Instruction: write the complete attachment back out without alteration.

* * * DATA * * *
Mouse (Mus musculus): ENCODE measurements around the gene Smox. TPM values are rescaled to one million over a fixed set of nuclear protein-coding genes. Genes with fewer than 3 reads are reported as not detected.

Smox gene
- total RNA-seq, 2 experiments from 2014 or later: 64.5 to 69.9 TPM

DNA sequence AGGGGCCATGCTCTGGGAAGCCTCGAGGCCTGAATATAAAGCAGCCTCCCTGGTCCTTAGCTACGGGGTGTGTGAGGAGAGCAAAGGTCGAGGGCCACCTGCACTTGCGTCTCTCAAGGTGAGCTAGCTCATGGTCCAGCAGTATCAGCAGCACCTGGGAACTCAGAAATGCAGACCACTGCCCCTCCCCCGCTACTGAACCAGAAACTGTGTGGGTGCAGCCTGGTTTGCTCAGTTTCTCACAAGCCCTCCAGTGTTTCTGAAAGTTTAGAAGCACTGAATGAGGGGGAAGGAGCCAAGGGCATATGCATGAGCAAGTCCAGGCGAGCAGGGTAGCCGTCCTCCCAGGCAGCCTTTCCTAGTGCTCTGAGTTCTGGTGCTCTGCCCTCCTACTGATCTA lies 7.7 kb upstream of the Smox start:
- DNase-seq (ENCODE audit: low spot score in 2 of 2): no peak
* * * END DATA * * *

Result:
Mouse (Mus musculus): ENCODE measurements around the gene Smox. TPM values are rescaled to one million over a fixed set of nuclear protein-coding genes. Genes with fewer than 3 reads are reported as not detected.

Smox gene
- total RNA-seq, 2 experiments from 2014 or later: 64.5 to 69.9 TPM

DNA sequence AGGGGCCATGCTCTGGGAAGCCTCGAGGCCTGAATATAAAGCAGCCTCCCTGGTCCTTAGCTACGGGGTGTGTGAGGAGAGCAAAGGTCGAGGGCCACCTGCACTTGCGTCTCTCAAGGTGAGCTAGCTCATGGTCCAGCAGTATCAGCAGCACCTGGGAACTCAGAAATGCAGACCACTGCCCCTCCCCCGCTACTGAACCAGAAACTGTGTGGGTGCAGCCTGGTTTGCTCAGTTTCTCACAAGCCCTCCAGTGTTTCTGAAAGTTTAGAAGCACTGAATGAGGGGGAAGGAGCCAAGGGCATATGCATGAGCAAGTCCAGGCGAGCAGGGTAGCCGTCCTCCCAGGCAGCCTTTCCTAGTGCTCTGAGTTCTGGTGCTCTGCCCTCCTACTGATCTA lies 7.7 kb upstream of the Smox start:
- DNase-seq (ENCODE audit: low spot score in 2 of 2): no peak